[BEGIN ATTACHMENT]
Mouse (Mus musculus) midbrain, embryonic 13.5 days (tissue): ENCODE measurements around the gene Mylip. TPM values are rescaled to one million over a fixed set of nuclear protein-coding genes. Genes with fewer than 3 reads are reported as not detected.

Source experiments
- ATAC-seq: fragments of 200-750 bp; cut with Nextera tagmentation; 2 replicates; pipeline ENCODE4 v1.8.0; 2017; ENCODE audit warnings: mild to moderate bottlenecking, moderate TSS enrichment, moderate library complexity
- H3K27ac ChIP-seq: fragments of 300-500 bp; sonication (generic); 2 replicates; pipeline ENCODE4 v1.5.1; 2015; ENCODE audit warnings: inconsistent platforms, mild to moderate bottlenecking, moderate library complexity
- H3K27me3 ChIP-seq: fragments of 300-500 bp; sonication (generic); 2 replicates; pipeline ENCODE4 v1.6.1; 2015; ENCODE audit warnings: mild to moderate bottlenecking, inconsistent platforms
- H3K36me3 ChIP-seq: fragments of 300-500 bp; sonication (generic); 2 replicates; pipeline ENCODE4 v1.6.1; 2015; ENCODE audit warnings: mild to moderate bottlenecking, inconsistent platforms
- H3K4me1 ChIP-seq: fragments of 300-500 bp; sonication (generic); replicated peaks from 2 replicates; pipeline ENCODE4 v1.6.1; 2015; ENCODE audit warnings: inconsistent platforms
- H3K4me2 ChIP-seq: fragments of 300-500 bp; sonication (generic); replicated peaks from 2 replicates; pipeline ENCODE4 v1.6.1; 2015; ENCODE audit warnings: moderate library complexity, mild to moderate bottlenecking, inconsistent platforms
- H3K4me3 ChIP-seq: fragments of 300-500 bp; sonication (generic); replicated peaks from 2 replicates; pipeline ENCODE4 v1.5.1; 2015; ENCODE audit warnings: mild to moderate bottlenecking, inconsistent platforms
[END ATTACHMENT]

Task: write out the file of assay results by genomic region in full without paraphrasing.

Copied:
Mouse (Mus musculus) midbrain, embryonic 13.5 days (tissue): ENCODE measurements around the gene Mylip. TPM values are rescaled to one million over a fixed set of nuclear protein-coding genes. Genes with fewer than 3 reads are reported as not detected.

Source experiments
- ATAC-seq: fragments of 200-750 bp; cut with Nextera tagmentation; 2 replicates; pipeline ENCODE4 v1.8.0; 2017; ENCODE audit warnings: mild to moderate bottlenecking, moderate TSS enrichment, moderate library complexity
- H3K27ac ChIP-seq: fragments of 300-500 bp; sonication (generic); 2 replicates; pipeline ENCODE4 v1.5.1; 2015; ENCODE audit warnings: inconsistent platforms, mild to moderate bottlenecking, moderate library complexity
- H3K27me3 ChIP-seq: fragments of 300-500 bp; sonication (generic); 2 replicates; pipeline ENCODE4 v1.6.1; 2015; ENCODE audit warnings: mild to moderate bottlenecking, inconsistent platforms
- H3K36me3 ChIP-seq: fragments of 300-500 bp; sonication (generic); 2 replicates; pipeline ENCODE4 v1.6.1; 2015; ENCODE audit warnings: mild to moderate bottlenecking, inconsistent platforms
- H3K4me1 ChIP-seq: fragments of 300-500 bp; sonication (generic); replicated peaks from 2 replicates; pipeline ENCODE4 v1.6.1; 2015; ENCODE audit warnings: inconsistent platforms
- H3K4me2 ChIP-seq: fragments of 300-500 bp; sonication (generic); replicated peaks from 2 replicates; pipeline ENCODE4 v1.6.1; 2015; ENCODE audit warnings: moderate library complexity, mild to moderate bottlenecking, inconsistent platforms
- H3K4me3 ChIP-seq: fragments of 300-500 bp; sonication (generic); replicated peaks from 2 replicates; pipeline ENCODE4 v1.5.1; 2015; ENCODE audit warnings: mild to moderate bottlenecking, inconsistent platforms